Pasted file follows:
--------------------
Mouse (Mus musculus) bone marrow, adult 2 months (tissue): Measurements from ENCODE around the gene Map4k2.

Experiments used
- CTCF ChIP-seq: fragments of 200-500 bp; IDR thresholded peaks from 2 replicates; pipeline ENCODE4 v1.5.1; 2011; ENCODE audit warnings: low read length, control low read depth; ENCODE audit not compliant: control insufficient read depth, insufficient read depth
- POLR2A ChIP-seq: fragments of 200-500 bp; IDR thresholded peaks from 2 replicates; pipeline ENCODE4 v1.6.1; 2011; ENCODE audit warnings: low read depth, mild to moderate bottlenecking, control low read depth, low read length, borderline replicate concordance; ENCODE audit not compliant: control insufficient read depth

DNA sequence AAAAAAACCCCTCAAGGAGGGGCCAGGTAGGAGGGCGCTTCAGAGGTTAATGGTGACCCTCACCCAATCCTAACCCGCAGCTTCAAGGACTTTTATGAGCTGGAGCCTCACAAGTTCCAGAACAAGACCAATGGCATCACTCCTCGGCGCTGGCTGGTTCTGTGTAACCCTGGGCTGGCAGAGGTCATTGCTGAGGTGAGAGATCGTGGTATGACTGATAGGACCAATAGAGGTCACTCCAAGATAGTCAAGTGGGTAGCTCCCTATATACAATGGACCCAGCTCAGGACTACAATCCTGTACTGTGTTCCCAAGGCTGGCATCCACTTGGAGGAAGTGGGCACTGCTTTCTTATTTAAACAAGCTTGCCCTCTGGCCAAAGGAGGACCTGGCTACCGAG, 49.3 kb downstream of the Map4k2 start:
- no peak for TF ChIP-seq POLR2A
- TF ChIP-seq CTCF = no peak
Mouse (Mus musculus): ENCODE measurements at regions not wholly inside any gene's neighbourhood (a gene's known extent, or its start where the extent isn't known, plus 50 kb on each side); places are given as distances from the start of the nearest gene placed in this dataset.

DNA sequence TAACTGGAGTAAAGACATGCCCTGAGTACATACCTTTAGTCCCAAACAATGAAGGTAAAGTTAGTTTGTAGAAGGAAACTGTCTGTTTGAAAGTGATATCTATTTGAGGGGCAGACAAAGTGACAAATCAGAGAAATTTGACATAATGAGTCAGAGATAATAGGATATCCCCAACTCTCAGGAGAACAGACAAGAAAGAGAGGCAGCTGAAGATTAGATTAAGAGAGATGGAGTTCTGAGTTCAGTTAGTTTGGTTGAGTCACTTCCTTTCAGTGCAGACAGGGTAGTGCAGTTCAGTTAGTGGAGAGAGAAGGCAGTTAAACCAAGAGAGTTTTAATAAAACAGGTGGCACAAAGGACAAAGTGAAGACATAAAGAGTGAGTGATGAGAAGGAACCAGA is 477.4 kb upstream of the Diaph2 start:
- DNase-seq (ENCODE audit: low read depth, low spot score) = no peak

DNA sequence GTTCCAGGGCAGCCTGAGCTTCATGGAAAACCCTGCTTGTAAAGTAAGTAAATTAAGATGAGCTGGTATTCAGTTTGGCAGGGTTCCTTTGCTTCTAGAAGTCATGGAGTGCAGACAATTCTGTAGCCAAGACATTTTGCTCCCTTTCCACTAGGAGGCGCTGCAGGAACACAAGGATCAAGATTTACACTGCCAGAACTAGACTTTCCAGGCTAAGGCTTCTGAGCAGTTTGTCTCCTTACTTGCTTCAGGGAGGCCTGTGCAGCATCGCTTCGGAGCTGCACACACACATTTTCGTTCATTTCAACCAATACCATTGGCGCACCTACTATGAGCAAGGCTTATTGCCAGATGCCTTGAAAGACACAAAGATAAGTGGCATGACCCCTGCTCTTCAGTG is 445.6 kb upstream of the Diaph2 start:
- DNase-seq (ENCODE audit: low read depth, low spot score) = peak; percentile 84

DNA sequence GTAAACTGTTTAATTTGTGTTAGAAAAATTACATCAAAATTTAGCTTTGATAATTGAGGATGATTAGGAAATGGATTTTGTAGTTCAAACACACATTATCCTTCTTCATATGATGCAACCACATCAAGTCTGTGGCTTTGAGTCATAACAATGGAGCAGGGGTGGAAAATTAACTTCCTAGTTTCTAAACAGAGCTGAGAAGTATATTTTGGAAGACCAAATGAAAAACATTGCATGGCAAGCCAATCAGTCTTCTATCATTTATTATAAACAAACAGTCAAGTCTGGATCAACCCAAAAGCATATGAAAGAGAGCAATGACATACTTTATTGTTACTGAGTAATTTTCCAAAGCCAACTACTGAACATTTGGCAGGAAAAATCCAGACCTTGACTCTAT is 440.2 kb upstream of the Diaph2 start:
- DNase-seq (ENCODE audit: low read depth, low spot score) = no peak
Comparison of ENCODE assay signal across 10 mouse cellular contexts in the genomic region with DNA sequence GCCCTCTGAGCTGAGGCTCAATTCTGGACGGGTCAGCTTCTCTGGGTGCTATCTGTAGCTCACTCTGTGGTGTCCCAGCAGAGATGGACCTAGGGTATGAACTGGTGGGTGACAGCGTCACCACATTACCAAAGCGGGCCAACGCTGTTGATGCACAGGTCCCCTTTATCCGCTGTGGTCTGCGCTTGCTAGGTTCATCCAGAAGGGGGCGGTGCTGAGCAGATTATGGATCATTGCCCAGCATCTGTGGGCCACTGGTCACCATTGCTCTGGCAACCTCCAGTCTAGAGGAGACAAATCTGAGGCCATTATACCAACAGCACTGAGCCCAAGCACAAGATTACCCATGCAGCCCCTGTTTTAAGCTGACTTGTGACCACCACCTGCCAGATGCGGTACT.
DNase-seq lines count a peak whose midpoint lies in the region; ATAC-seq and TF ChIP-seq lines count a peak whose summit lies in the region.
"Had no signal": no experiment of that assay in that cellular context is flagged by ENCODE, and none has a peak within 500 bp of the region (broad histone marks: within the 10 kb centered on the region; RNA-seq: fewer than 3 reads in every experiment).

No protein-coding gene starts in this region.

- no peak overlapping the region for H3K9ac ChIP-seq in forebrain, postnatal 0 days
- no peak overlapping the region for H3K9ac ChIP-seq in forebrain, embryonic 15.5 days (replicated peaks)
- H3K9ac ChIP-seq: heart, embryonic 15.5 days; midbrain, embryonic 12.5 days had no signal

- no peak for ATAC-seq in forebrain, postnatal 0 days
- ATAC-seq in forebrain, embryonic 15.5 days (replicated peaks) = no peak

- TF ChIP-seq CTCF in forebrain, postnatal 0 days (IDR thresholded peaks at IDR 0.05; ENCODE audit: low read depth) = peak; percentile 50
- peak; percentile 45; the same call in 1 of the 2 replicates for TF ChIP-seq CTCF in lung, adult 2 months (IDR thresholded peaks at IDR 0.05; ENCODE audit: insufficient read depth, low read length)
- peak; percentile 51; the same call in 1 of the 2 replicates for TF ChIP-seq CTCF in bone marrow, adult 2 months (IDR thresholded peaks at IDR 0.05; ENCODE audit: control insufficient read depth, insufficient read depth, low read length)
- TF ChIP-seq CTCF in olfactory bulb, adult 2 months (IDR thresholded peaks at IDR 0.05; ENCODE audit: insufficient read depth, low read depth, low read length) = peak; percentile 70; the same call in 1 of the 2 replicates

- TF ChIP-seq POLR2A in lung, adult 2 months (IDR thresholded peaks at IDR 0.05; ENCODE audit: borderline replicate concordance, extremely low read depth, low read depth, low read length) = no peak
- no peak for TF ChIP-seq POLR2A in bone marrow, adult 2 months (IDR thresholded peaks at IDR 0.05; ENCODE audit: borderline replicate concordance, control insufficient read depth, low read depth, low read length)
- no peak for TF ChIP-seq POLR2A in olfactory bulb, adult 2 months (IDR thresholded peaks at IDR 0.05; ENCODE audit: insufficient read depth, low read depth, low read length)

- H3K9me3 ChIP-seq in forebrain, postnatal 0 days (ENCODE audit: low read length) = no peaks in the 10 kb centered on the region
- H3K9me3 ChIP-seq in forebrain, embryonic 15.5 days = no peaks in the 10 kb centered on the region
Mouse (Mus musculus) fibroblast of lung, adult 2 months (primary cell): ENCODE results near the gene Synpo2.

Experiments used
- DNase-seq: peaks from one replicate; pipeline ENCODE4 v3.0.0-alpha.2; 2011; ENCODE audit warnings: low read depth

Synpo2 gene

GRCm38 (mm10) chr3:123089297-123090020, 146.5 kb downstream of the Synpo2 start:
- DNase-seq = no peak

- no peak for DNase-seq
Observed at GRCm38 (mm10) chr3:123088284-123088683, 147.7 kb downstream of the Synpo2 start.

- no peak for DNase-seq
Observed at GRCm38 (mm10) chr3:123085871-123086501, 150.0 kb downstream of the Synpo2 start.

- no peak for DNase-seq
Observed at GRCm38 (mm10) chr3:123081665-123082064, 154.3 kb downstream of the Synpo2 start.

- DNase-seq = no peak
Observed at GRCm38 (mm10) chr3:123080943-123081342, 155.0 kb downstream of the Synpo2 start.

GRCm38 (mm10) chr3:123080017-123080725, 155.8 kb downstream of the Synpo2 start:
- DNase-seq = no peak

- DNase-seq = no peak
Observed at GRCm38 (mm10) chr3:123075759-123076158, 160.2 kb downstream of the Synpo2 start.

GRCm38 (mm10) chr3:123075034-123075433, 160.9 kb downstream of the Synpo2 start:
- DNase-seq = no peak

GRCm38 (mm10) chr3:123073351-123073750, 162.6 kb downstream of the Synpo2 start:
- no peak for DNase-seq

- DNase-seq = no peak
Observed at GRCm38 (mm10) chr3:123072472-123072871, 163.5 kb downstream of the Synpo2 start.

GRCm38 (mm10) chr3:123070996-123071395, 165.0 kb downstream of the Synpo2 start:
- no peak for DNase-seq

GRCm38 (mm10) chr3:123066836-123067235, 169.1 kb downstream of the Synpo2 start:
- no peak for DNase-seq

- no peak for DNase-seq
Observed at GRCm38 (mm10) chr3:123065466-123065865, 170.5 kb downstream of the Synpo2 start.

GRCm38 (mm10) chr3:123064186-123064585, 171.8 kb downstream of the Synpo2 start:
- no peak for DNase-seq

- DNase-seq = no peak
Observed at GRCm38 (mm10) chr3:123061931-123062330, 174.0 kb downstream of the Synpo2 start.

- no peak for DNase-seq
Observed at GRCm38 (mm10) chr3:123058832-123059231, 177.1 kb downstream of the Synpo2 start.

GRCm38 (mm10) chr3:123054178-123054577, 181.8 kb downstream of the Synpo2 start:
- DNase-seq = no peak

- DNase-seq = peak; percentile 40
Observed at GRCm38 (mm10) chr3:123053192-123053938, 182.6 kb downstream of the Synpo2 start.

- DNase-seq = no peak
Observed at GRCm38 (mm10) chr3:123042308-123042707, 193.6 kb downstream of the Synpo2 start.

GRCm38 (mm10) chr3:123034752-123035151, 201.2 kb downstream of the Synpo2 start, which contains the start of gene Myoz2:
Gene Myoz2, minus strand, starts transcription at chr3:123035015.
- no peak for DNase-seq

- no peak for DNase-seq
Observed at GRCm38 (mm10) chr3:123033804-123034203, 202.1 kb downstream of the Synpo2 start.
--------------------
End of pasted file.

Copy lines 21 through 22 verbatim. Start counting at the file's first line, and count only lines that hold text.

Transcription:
- H3K9ac ChIP-seq: heart, embryonic 15.5 days; midbrain, embryonic 12.5 days had no signal

- no peak for ATAC-seq in forebrain, postnatal 0 days